Before 2010, pelagic Sargassum spp. bloomed preferentially in the Sargasso Sea and in the northwestern tropical Atlantic. They are now found in large quantities on the coasts of the Lesser Antilles, Central America, Brazil and West Africa. Satellite imagery reveals that these strandings come from colossal quantities of algae drifting from the central tropical Atlantic between 0 and 10°N (Wang and Hu 2016, Langin 2018). There are several hypotheses for the origin of the increasing incidence of Sargassum blooms: increase in nutrient inputs by the Amazon River due to deforestation and intensification of agricultural production, warming of the tropical Atlantic, changes in hydrodynamic conditions. None of these hypotheses has been fully agreed to date.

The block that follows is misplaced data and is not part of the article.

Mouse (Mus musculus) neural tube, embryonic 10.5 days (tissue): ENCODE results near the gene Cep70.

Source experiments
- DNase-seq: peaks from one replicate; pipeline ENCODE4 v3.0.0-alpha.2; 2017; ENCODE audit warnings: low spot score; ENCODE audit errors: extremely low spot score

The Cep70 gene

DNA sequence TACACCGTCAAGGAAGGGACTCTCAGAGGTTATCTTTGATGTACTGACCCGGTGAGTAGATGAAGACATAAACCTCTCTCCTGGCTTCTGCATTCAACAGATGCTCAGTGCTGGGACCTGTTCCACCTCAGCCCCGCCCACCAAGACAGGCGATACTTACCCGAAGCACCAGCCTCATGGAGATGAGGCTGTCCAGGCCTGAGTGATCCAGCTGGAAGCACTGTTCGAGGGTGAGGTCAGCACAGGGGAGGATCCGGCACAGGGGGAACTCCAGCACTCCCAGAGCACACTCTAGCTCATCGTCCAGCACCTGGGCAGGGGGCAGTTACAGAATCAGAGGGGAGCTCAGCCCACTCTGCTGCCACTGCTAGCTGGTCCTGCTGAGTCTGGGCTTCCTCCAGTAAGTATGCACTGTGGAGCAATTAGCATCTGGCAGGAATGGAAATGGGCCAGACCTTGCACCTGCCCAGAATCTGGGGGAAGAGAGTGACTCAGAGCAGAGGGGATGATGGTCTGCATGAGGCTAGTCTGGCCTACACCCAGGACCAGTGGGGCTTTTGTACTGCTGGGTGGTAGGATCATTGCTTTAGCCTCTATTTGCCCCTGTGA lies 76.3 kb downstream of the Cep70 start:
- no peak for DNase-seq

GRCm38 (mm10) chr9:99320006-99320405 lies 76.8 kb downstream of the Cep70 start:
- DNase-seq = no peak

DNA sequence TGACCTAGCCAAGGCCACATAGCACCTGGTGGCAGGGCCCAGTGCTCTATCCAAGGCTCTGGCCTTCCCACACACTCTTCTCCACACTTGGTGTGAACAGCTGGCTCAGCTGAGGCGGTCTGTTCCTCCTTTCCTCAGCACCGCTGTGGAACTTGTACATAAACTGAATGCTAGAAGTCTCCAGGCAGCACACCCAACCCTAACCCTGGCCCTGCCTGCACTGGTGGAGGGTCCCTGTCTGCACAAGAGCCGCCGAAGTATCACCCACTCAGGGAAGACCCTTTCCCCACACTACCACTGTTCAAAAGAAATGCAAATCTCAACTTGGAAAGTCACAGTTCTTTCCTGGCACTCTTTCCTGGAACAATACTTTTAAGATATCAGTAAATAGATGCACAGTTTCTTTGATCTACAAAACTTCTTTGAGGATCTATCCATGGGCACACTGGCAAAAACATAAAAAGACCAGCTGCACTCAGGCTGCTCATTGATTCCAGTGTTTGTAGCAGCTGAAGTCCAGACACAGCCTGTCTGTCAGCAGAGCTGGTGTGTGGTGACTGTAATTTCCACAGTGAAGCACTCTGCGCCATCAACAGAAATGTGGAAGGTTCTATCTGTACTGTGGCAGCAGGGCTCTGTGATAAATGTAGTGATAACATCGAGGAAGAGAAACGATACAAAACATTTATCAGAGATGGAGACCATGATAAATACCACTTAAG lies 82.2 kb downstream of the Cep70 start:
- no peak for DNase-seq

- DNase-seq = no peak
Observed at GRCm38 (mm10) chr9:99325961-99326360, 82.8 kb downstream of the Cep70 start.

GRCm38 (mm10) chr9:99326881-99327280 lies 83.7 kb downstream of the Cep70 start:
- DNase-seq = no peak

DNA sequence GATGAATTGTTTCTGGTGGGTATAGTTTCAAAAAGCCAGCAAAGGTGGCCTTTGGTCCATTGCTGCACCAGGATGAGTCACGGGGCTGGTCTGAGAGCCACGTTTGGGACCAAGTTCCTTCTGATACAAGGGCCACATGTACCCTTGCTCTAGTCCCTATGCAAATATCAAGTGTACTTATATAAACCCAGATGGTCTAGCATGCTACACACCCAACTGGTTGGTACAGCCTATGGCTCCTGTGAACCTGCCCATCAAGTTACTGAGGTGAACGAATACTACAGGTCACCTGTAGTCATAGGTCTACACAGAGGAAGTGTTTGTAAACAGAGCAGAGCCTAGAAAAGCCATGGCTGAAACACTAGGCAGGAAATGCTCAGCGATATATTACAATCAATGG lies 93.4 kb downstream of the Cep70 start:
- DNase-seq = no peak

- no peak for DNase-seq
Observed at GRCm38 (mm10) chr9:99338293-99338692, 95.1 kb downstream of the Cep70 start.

Massive strandings are now a recurring phenomenon, which drives us to take a long-term perspective on the health, economic and environmental risks that they represent. Modeling and forecasting of strandings is essential for designing effective integrated risk management strategies, pushed by a strong and pressing demand from the civil society.